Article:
Peddled by vendors bearing aluminium vats, taho is a popular street food in the Philippines. This version of tofu pudding marries glossy curds with translucent sago pearls and arnibal, a thick brown sugar syrup fragranced with pandan or vanilla.
The texture of the soft curds and chewy sago make a delightful combo, which is probably why this is a go-to dessert for Filipinos.
To put together a cup, spoon in the tofu first, followed by a generous drizzling of arnibal and finally, a scoop of cooked sago pearls.
2. Tau huay
Known as tau huay, from the Teochew term for the treat, tofu pudding is commonly served two ways in Thailand.
For breakfast, Thais enjoy the dish in a warm, sweet broth spiked with ginger, and eat it together with dried osmanthus blooms and crunchy mini sticks of fried dough.
To alleviate the afternoon heat, a crowd favourite is tau huay nom sod, a chilled pudding. Instead of ginger syrup, a mixture of soya or fresh milk, sweetened condensed milk and evaporated milk is reduced and poured over the pudding, which is then topped with fresh tropical fruit.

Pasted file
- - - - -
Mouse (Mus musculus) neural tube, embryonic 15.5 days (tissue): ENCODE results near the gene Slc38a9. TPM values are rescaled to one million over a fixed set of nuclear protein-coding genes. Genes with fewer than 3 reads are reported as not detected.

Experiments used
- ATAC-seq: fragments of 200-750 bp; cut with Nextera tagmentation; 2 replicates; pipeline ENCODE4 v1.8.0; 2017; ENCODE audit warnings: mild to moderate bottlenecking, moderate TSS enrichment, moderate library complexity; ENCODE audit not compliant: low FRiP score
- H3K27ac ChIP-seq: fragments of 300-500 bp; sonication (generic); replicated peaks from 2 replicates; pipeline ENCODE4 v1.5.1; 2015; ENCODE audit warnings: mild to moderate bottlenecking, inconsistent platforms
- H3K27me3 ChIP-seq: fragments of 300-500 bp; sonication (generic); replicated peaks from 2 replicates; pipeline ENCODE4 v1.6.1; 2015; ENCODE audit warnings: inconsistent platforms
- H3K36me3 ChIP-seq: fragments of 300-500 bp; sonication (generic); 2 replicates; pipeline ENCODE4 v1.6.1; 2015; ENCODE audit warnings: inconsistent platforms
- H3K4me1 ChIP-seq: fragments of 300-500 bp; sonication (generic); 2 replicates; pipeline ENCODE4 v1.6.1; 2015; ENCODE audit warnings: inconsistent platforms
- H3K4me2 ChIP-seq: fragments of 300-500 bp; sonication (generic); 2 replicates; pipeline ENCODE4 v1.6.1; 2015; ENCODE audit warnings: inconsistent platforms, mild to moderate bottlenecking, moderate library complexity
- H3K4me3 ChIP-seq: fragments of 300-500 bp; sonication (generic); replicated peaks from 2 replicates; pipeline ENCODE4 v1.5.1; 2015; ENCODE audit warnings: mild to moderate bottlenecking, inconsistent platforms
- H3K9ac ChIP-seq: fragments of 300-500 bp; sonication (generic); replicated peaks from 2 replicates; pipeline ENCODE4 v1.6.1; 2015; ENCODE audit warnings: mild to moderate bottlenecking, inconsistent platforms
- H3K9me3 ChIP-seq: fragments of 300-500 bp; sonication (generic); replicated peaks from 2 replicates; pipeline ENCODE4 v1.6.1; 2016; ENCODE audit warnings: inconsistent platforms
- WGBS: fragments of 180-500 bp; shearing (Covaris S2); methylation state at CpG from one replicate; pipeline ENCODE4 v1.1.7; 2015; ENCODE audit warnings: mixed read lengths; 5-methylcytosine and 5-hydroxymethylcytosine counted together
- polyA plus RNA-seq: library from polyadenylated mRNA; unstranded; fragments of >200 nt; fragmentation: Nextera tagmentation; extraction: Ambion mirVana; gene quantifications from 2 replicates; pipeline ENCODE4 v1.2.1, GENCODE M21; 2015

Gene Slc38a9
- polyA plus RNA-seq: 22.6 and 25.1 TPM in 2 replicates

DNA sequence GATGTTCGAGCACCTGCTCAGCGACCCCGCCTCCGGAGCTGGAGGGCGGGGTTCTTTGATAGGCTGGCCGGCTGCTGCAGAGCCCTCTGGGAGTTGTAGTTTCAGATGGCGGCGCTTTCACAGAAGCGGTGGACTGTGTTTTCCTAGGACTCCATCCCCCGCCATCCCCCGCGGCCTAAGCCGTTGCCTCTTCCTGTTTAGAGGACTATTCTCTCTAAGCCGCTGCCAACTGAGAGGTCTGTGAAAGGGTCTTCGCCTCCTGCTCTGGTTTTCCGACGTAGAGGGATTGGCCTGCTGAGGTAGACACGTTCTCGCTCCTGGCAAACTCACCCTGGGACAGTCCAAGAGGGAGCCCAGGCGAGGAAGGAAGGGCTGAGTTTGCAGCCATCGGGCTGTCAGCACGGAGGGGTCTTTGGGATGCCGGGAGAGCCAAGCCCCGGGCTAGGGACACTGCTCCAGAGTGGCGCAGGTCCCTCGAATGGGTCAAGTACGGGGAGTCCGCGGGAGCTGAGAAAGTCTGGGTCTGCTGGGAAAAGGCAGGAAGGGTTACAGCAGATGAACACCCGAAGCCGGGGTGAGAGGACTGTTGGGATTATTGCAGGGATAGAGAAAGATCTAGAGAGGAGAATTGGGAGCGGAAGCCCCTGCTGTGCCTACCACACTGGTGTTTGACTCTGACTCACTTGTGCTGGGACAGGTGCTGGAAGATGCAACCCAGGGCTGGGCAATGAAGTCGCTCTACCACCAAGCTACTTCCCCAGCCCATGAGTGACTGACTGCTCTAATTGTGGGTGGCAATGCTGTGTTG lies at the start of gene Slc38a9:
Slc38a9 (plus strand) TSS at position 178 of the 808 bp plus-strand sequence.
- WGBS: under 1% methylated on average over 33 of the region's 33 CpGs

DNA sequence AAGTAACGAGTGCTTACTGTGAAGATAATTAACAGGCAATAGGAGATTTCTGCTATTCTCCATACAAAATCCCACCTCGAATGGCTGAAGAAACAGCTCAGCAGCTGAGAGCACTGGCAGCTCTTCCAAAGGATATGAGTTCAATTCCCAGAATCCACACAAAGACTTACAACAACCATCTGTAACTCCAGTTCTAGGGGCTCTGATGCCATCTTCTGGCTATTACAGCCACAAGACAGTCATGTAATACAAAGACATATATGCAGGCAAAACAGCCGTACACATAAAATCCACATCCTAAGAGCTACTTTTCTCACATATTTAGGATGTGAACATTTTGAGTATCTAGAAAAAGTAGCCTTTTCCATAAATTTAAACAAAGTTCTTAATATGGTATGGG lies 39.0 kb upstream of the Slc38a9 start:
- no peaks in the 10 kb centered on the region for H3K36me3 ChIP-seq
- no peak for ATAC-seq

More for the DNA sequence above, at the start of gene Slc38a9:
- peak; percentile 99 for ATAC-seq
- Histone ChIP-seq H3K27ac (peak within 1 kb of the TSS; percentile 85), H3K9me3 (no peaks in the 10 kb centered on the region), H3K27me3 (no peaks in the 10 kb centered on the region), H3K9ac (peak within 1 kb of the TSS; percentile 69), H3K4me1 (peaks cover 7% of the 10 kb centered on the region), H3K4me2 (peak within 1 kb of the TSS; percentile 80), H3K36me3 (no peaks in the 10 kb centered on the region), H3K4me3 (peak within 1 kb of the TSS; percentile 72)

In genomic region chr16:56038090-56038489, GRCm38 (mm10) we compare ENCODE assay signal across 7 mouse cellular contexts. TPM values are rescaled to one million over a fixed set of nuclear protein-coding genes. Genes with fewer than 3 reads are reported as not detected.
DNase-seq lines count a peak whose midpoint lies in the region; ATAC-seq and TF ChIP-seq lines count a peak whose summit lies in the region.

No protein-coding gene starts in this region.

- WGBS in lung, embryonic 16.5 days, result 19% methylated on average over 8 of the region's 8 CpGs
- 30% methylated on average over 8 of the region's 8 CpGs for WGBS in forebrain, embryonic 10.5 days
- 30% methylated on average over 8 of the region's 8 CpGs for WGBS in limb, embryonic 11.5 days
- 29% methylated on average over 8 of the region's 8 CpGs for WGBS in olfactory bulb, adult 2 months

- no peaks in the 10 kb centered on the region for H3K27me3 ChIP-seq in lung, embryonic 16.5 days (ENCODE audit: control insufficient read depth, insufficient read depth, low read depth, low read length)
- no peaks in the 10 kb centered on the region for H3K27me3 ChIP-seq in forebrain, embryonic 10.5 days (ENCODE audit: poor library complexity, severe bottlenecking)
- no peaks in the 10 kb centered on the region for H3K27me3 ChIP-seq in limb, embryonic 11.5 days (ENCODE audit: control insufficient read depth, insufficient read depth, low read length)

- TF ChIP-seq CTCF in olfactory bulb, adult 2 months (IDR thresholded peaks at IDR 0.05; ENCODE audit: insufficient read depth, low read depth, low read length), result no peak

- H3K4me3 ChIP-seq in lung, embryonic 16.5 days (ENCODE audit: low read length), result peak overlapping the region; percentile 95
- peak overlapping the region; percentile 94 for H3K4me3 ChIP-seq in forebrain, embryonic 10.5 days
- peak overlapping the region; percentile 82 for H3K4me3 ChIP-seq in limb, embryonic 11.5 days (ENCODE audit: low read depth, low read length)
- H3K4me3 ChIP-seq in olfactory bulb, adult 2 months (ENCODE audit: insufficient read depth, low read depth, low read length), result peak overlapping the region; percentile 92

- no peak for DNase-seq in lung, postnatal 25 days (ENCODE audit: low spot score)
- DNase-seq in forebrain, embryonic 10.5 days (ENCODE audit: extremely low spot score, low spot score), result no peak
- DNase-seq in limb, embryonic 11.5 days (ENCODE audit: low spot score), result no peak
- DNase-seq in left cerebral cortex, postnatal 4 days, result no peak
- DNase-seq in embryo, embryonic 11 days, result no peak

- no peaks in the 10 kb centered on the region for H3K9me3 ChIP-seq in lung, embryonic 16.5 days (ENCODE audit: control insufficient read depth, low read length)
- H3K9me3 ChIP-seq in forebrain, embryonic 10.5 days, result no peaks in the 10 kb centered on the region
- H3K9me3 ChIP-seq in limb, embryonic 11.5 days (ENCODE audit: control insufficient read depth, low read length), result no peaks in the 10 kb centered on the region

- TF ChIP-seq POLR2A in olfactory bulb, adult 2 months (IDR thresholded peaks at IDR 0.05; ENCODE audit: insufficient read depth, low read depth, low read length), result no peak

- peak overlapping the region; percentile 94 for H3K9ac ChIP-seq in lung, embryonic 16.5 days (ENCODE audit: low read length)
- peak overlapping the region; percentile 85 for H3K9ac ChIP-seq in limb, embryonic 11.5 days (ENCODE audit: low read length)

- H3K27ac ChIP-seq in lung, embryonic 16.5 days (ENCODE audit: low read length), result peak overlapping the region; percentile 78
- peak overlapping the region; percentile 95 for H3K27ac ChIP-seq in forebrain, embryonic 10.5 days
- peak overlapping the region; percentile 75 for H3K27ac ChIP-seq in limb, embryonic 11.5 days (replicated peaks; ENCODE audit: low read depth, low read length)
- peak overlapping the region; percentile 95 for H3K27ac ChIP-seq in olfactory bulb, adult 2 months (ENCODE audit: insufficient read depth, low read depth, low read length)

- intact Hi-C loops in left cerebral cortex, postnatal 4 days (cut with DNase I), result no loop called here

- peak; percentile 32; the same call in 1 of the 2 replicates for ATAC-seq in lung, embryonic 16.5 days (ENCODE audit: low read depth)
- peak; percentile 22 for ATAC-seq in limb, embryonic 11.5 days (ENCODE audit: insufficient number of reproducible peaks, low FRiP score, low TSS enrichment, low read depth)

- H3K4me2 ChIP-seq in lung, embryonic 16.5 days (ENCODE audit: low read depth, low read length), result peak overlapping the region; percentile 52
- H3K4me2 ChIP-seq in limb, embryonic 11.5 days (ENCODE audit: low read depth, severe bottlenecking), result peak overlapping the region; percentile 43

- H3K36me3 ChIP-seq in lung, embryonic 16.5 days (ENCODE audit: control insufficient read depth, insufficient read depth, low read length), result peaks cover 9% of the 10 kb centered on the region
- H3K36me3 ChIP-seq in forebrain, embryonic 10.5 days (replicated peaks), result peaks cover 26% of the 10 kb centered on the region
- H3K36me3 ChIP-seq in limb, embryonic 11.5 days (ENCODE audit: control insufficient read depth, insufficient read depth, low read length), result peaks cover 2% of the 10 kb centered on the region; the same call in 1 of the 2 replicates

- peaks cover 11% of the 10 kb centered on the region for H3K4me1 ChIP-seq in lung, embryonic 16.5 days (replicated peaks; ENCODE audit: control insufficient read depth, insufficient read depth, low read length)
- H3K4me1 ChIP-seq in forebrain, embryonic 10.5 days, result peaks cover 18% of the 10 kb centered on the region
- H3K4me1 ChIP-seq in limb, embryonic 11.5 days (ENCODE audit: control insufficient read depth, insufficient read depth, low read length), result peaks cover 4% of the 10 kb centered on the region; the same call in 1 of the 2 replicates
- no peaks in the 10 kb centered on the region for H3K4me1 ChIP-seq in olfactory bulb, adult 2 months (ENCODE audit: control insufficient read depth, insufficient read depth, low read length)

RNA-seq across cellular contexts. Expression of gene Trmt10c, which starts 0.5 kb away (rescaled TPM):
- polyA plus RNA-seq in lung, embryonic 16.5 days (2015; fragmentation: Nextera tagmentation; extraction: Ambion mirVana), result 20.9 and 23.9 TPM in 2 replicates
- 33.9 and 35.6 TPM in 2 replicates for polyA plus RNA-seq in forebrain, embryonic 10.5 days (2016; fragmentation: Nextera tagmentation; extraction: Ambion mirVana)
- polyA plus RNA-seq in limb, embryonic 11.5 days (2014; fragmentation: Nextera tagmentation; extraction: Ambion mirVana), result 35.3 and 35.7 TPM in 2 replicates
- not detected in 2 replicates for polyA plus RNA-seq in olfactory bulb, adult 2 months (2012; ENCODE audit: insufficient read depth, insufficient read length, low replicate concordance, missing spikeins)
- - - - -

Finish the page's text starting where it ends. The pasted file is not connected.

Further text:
3. Tau fu fa
In Malaysia and Singapore, the mention of tau fu fa or tau huay conjures images of a wobbly soya bean pudding swimming in sweet syrup.
Eaten warm or cold, and soaked in either white or palm sugar syrup, this simple night market favourite is the stuff of childhood memories.
These days, however, this delight is also served with a range of toppings from grass jelly to taro balls, and can be drenched in chrysanthemum or pandan-infused syrups.
At Malaysian soya bean dessert purveyor Dao Desserts, customers can choose to have their tau fu fa topped with black sesame or red bean paste, and doused in either chrysanthemum or the more traditional ginger-flavoured syrup.
4. Kembang tahu
While the southern Chinese style of tofu pudding is relished in Indonesian homes, street food vendors have added their own spin to the comfort food known locally as kembang tahu or tauwa.
You’ll find jiggly beancurd slices topped with honey and crunchy peanuts, and finished with a ladling of sweetened ginger syrup.
Some vendors even add a splash of coconut milk to the dessert for creaminess, while others offer extras like shredded cheese and Chinese crullers, which are known as cakue in Indonesia.
5. Tau pho
In Vietnam, the styles of tofu pudding, known locally as tau pho, vary according to region.
Northerners love their bowls of melt-in-the-mouth beancurd with jasmine-infused clear sugar syrup or ladlefuls of sweetened ginger syrup.
In central and south Vietnam, toppings are more colourful and textural, with ginkgo nuts, lotus seeds, cubes of grass jelly and fresh coconut shavings. Coconut milk is also a common feature in the southern version of tau pho.
During winter, the dish is eaten warm, while in the summertime, it is often dished up cold or served with crushed ice on top.
According to airasia.com